Jousting the gods


The old man complains once again that he’s dying.

My immediate response kicks in: “You’re not dying.”

The main thing is to speak in monotone reassurance.

“You’re not dying,” I repeat. “I’m not ready for you to go.”

And we have nothing more to say the rest of the way.

Our third or fourth trip to disease harbor, we pray.

The edge we negotiate each day exhausts us both,

He teetering to the right and me pulling him back left.

We battle each under the armor of our own skin, an

Aged man and his aging daughter jousting the gods.

Health? No Care

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Stitching quilted time surgical square by square, a hodgepodge of olive drabs and polluted sky blues in pattern--patient in, patient out--
a nurse-maid wends her way through plastic bags plump and warm with piss
and blood-stained pillow cases where patients puke spittle in their sleep.

A helper of the sick, a cold hand but a hand nevertheless, she pricks fingers and asses, plugs up spills poured in gut-twisting fiery pain with a pat and a clean sheet, plight of the sick, wedged between death and dying her daily duties.

Goddess in green, she performs impeccably clean, masked, gowned and gloved, hairless and germ-free--safety's illusory garments for germ workers, spreading disease and then getting paid for treating the infected in the circle of death cheats.

A man who survived contracting a deadly, antibiotic-resistant bacteria from what they inserted inside his body, contaminated just by existing behind the sterilized hospital walls, lost his will to live, a potential suicide by health care.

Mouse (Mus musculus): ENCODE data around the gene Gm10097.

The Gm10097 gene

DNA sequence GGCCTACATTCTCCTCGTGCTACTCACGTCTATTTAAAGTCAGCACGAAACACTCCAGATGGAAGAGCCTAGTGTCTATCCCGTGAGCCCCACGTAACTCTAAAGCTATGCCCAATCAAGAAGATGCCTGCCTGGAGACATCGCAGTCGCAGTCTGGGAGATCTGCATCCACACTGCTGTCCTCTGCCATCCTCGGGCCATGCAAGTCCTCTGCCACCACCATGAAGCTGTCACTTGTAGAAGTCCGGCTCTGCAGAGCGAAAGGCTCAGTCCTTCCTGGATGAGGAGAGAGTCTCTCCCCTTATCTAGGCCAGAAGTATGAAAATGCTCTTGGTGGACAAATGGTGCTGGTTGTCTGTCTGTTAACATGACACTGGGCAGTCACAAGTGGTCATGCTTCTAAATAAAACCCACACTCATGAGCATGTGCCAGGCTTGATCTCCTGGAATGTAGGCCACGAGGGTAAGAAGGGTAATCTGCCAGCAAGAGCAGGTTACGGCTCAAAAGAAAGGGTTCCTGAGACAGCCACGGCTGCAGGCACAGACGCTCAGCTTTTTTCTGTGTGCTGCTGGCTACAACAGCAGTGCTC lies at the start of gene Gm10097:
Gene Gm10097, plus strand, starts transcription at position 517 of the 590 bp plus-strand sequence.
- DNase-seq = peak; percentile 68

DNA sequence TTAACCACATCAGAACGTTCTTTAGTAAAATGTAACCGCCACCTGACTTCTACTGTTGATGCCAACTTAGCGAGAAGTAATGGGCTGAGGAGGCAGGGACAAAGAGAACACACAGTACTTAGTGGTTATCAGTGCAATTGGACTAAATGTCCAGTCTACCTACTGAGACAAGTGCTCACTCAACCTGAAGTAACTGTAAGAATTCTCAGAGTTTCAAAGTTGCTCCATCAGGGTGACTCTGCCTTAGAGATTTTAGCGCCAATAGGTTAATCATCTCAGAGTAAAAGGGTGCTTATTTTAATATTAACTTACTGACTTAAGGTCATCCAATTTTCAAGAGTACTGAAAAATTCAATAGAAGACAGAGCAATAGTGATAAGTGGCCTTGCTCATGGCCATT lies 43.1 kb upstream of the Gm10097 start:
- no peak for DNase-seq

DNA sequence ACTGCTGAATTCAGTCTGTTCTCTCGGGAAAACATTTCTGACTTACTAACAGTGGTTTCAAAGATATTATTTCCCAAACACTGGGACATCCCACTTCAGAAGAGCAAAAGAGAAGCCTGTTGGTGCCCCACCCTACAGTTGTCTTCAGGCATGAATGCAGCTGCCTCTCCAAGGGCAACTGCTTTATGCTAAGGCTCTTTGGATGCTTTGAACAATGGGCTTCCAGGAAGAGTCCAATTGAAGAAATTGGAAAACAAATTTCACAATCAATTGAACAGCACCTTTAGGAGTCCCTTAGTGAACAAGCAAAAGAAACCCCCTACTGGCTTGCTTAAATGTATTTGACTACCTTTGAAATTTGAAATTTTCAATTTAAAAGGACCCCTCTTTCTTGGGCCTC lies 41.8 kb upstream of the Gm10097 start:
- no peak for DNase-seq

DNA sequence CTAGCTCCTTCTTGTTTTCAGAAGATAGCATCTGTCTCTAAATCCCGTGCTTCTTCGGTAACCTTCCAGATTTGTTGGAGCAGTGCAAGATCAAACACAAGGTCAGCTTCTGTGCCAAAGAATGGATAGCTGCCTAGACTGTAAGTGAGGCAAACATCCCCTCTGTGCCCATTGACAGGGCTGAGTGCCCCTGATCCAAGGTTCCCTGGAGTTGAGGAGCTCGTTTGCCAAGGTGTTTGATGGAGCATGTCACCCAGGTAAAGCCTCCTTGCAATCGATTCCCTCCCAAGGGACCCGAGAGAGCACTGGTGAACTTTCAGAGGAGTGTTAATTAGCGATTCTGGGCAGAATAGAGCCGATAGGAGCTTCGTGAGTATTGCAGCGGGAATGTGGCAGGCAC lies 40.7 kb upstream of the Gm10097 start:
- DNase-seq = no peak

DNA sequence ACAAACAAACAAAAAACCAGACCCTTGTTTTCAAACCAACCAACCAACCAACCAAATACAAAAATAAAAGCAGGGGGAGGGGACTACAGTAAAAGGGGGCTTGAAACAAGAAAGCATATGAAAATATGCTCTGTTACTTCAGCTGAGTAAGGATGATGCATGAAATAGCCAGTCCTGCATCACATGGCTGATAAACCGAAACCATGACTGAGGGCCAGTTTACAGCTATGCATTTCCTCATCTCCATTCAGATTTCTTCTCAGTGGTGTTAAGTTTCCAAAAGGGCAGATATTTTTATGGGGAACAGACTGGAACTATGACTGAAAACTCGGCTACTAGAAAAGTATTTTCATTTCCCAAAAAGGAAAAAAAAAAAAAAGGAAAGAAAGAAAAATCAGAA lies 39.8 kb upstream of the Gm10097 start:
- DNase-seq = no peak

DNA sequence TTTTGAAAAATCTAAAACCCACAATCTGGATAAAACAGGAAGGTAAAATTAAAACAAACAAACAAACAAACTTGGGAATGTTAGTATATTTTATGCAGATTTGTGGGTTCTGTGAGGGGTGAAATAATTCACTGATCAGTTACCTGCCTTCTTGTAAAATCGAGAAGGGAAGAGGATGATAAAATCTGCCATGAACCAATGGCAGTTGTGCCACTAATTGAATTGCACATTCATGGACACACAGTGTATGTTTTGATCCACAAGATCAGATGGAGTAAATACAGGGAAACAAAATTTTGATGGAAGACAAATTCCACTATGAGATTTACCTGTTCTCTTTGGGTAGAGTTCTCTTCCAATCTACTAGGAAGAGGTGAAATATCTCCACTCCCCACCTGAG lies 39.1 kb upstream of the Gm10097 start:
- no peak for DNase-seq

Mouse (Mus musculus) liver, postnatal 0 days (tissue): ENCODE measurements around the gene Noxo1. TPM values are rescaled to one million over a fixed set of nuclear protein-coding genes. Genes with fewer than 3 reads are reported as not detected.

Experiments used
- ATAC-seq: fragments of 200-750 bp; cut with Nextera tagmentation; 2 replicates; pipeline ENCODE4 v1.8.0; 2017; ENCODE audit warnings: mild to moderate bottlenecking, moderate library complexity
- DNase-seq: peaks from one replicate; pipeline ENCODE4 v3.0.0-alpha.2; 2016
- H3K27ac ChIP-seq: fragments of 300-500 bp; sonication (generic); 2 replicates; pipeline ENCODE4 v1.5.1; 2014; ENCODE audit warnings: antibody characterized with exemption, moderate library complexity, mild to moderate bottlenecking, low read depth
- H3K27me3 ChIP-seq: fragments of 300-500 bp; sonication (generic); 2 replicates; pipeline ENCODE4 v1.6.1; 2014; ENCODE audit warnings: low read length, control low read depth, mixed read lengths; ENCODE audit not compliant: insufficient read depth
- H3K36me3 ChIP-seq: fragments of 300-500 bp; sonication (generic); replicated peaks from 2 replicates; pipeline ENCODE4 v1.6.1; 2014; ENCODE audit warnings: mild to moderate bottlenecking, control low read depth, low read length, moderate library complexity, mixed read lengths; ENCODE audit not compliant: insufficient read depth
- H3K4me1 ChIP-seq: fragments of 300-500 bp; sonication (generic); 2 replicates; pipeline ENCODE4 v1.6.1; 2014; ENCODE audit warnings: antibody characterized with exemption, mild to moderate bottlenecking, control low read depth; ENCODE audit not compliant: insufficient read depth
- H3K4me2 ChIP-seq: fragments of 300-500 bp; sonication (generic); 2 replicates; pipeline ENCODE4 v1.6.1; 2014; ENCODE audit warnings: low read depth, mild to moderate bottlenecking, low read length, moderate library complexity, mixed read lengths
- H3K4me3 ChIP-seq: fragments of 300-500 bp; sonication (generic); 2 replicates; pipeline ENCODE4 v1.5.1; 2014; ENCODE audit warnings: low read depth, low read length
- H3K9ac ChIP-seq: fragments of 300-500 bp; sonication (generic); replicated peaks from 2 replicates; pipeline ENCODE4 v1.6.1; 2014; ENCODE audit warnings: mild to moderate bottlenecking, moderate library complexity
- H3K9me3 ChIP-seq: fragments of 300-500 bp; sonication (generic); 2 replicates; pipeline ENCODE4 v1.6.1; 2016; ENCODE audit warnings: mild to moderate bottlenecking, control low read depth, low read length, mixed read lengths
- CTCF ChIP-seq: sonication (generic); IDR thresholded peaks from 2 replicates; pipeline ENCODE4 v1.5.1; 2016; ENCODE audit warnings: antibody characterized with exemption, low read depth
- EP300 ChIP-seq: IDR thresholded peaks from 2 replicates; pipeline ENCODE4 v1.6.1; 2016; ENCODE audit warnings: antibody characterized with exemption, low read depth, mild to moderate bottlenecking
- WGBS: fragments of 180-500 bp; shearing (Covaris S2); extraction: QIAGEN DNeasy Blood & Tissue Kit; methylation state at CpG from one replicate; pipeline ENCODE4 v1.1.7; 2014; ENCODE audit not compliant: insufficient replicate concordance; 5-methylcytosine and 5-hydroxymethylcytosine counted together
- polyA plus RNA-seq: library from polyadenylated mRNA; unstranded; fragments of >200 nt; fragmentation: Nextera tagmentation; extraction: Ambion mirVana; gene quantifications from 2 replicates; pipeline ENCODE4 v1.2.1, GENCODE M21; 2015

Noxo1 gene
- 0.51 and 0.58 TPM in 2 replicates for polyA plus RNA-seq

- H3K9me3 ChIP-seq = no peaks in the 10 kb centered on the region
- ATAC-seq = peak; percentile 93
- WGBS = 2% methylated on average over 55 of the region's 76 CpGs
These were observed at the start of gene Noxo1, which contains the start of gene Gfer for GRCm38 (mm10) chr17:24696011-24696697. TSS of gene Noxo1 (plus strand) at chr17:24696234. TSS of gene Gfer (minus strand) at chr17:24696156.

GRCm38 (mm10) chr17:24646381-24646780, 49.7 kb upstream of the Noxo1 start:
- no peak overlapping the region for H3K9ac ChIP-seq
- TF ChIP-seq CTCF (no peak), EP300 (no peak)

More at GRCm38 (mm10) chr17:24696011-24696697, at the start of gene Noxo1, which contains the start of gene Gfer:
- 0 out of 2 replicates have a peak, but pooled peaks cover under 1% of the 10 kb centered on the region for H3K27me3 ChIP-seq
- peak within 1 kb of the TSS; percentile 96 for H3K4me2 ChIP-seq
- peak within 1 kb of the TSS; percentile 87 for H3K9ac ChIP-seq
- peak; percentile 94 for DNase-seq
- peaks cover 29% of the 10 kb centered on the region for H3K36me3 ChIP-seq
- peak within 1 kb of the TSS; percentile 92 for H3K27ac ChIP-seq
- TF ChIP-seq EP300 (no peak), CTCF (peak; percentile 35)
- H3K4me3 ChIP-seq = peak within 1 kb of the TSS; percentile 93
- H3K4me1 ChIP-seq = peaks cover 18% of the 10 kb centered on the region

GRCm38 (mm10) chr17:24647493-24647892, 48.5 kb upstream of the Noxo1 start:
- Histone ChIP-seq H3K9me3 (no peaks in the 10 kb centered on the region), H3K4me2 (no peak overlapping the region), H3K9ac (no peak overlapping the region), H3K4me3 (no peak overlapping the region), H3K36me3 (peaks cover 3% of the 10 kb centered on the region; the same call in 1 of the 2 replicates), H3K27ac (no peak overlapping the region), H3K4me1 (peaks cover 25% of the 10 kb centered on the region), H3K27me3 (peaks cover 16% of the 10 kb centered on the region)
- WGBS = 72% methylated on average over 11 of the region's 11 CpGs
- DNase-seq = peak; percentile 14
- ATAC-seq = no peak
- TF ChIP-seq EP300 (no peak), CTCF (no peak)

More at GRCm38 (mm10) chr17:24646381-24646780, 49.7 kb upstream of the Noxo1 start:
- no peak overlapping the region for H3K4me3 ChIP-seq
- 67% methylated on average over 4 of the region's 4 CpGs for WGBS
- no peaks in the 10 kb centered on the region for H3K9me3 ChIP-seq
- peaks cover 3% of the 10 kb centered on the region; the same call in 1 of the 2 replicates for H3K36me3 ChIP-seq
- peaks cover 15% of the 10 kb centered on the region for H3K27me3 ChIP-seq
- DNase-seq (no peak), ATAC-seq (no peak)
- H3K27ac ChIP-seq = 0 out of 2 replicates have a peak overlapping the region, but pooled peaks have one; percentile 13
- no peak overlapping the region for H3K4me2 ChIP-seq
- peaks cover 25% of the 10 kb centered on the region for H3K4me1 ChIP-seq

Like homework sent home from school, he was delivered home to nurse himself, take back his own health with needles to prep and pop, blood to digitally track and communicate, which was too much to do for his weakened old self, so he opted out.

A list of twenty ten-step perilous operations to complete for his own mending, too soon after his near-death visit to the sleepless halls of buzz button calls and electronic beeps of monitors ironically measuring life's slippage.

Too weak to stand, he gathered his will, lost his way, awash in the maze of pop-in nurse-teachers, marching in step to medical time, protocols and measures, without care, dispassionately immune to measure more than mortal drops of human blood.

Daddy Deep

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What sound makes hollow deep?

Not quite sound at all,

It is a missing knock, 

Soft and insistent,

Knuckles weak.

A buzz of silence

Just about where the t.v. 

Lies blank and mute.

A sneer faded to black

And a joke told 10,000 times

With a missing punch line

Or vaguely remembered,

Souring the laughter.

Questions unrelenting and inane

Will one day go unanswered

Not for lack of interest, 

Raised eye brow, 

Rolled eyes, but

For want of asking.

Some day the house

Will die without you,

Emptied of its anchor

And upturned root.

That day will gut us,

No doubt, but not today.

Not this day.

When a father…

We never carry them the way they carry us, but we carry, we do.

I may never lift my father in my arms and cradle him to sleep–